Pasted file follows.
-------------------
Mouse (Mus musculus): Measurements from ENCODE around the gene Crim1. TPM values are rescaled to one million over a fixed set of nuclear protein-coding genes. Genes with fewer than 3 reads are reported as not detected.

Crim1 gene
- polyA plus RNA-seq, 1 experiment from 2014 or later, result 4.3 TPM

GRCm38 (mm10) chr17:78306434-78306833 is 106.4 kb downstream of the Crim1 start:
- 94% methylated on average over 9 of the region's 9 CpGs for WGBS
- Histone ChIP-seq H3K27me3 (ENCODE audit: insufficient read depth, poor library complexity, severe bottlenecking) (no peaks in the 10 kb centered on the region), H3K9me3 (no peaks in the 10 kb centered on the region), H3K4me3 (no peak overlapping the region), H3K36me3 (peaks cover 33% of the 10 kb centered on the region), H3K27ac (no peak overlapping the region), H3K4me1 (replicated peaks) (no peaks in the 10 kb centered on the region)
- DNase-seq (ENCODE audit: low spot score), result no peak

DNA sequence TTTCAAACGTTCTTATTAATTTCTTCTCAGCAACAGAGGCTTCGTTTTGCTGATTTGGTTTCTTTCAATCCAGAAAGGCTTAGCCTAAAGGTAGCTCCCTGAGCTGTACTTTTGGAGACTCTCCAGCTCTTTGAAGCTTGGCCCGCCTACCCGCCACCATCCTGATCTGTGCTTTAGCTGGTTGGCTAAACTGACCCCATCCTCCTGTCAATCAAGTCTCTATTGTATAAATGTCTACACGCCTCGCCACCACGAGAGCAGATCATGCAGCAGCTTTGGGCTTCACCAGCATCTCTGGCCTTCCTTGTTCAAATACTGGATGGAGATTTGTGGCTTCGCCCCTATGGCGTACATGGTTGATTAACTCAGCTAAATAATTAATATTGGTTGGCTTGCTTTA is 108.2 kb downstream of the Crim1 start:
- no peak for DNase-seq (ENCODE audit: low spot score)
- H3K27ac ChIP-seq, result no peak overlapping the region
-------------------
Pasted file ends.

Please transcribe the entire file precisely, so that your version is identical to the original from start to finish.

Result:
Mouse (Mus musculus): Measurements from ENCODE around the gene Crim1. TPM values are rescaled to one million over a fixed set of nuclear protein-coding genes. Genes with fewer than 3 reads are reported as not detected.

Crim1 gene
- polyA plus RNA-seq, 1 experiment from 2014 or later, result 4.3 TPM

GRCm38 (mm10) chr17:78306434-78306833 is 106.4 kb downstream of the Crim1 start:
- 94% methylated on average over 9 of the region's 9 CpGs for WGBS
- Histone ChIP-seq H3K27me3 (ENCODE audit: insufficient read depth, poor library complexity, severe bottlenecking) (no peaks in the 10 kb centered on the region), H3K9me3 (no peaks in the 10 kb centered on the region), H3K4me3 (no peak overlapping the region), H3K36me3 (peaks cover 33% of the 10 kb centered on the region), H3K27ac (no peak overlapping the region), H3K4me1 (replicated peaks) (no peaks in the 10 kb centered on the region)
- DNase-seq (ENCODE audit: low spot score), result no peak

DNA sequence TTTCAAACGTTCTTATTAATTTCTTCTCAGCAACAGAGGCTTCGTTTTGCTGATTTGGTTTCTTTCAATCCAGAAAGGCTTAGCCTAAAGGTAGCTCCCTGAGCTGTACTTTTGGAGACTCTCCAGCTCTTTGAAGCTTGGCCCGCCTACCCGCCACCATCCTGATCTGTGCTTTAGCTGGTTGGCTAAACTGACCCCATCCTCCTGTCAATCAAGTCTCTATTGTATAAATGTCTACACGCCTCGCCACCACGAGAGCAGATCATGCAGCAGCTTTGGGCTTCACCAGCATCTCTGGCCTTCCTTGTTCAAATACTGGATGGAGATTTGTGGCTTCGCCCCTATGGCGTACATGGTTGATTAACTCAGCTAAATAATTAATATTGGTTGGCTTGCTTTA is 108.2 kb downstream of the Crim1 start:
- no peak for DNase-seq (ENCODE audit: low spot score)
- H3K27ac ChIP-seq, result no peak overlapping the region